- Use a clay mask – to help reduce oil production and draw out impurities from your skin
- Apply non-comedogenic skincare products – i.e. non pore-blogging products (most products should state whether or not they’re non-comedogenic or not)
- Have an extraction facial – where your skin is steamed to loosen the pores and the blackheads are removed with an extractor tool
- Use a retinoid – they’re Vitamin A based products that can help generate enhanced exfoliation
ACNE TYPE #2: Whiteheads AKA closed comedones (non-inflammatory)
Tend to form when pores gets clogged by sebum and dead skin cells, like with blackheads. However, the top of the pore closes up and forms a small bump that sticks out from the skin.
How to treat whiteheads:12
- Apply Vitamin A cream – Vitamin A for acne can help healthy cell regeneration
- Use tea tree oil – it has natural antibacterial properties
- Dab some white hazel on – it has astringent, pore-opening qualities
- Use apple cider vinegar as a toner – using apple cider vinegar for acne may sound a bit bizarre, but it can help dry out whiteheads. You can just put it on your whiteheads or use it as an overall toner.13
ACNE TYPE #3: Papules (inflammatory)
Happen when the walls surrounding the pores are broken down by severe inflammation. Hard, clogged pores form that feel tender and look pink because they’re sore.
How to treat papules:
- Wash your face twice a day with an acne face wash that contains salicylic acid14
- Over the counter products may be effective for mild breakouts15
ACNE TYPE #4: Pustules (inflammatory)
Also form when the surrounding pore walls break down. However, pustules are filled with pus, look redder and usually have a yellow or white head due to the pus.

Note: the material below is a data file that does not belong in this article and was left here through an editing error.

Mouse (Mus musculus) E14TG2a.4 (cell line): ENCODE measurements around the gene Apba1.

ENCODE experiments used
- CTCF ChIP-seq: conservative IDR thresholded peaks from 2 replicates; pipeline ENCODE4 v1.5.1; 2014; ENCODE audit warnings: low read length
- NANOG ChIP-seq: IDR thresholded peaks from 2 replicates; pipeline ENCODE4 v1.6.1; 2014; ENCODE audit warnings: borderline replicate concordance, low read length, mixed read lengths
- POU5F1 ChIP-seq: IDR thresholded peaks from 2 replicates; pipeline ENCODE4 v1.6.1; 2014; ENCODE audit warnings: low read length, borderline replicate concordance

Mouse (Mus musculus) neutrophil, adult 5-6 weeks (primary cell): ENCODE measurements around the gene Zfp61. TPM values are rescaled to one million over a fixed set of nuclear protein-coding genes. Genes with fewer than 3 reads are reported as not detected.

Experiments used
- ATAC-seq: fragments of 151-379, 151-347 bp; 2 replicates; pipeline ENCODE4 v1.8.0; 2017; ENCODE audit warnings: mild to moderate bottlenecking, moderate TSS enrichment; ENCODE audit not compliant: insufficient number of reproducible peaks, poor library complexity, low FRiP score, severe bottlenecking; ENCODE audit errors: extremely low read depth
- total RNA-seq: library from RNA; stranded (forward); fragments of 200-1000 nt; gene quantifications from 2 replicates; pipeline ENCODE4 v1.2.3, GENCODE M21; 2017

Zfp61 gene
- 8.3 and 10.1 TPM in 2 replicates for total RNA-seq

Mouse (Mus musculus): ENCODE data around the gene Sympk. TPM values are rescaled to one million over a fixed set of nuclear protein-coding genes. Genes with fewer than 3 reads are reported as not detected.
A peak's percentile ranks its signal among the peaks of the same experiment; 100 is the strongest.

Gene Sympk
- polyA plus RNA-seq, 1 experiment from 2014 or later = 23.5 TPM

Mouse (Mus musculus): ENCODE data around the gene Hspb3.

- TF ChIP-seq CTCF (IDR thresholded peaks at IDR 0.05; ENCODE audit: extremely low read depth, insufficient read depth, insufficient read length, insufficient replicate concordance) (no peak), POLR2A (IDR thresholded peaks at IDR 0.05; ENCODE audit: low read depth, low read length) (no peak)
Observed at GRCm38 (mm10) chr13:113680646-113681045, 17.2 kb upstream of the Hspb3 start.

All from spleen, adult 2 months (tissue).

How to treat pustules:
- Wash your skin with warm water and mild cleanser
- Do this twice a day to help prevent oil from building up
- Use products containing salicylic acid
ACNE TYPE #5: Nodules (inflammatory)
Form when pre-existing clogged pores get more irritated over time and get bigger. They tend to form much deeper down within the skin than pustules and papules.
ACNE TYPE #6: Cysts (inflammatory)
Are created by combination of bacteria, sebum and dead skin. They also form deep down in the skin, much deeper than nodules.
They either look like red or white pumps and are painful to touch. If you’re wondering ‘what is cystic acne?’, then this is it. The acne cysts are more prone to scar your skin too because they are so much further down within your skin cells.
How to treat nodules and cysts:16
- You may find that over the counter products don’t work for you
- If this is the case, see a dermatologist
- Isotretinoin is considered the best treatment for most forms of severe acne
- Alternatively, you may be prescribed oral antibiotics instead
The advice above is aimed at providing you with an introduction to identifying and dealing with acne and how to clear acne.
Everybody’s skin is different, and different products are more effective on some people than others. Where possible, always seek expert advice and if you are trying a new product for the first time, always carry out a patch test 24 hours before.
Last updated: 14 September 2020